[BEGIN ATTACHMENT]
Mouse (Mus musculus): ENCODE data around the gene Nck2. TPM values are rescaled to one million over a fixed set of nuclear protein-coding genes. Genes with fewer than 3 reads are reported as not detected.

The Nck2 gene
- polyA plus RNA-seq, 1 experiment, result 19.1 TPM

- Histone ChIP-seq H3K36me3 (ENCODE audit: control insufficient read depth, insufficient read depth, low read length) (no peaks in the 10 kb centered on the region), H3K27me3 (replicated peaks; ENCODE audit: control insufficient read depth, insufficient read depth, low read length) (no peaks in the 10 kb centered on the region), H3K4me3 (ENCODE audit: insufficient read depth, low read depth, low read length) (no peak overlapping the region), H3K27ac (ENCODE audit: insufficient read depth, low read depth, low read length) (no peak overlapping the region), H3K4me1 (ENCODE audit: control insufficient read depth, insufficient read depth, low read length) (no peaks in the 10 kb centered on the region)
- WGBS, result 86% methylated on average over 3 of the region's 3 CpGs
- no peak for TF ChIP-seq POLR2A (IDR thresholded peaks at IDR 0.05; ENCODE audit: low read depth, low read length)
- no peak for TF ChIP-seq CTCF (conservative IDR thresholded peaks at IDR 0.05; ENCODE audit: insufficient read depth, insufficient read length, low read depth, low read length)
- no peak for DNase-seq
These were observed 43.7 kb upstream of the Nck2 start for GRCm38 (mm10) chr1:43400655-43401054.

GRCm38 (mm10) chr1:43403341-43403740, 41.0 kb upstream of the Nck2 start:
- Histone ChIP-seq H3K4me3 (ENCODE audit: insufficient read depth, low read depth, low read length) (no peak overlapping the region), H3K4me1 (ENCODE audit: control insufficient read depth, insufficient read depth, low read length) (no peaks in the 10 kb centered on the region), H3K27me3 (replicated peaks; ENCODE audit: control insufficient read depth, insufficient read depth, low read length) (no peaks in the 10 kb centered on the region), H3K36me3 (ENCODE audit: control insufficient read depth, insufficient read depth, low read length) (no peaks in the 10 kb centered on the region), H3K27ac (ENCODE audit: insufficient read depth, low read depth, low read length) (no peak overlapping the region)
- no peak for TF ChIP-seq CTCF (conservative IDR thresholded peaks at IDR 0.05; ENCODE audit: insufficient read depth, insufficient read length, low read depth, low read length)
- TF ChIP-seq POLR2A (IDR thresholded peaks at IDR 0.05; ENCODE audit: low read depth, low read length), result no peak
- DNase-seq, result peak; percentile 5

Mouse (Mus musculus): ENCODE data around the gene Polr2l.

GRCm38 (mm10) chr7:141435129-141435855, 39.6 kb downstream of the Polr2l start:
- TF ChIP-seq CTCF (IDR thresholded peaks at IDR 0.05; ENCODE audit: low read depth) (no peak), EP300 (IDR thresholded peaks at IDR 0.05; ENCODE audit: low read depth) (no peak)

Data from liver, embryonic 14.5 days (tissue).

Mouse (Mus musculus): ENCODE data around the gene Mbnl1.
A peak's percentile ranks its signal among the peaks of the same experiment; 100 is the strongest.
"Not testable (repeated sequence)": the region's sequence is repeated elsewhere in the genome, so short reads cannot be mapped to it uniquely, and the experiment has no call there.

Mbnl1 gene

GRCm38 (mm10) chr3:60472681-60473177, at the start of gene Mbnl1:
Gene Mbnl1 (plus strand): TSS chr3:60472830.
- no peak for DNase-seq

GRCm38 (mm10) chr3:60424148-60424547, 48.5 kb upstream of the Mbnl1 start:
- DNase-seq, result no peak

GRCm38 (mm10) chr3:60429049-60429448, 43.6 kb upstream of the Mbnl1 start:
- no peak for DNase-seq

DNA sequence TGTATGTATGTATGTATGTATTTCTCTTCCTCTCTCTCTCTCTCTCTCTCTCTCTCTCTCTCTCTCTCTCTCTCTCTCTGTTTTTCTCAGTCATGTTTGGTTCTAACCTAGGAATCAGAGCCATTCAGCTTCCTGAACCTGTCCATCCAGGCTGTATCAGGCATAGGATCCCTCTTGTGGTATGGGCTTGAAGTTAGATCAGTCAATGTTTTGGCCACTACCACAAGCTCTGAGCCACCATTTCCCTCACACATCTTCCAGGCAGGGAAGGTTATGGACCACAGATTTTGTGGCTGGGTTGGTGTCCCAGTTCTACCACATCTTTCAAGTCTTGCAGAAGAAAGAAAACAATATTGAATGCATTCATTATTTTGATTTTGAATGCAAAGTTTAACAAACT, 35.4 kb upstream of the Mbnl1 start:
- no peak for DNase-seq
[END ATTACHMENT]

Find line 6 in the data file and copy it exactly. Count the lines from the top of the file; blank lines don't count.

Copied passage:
- no peak for TF ChIP-seq POLR2A (IDR thresholded peaks at IDR 0.05; ENCODE audit: low read depth, low read length)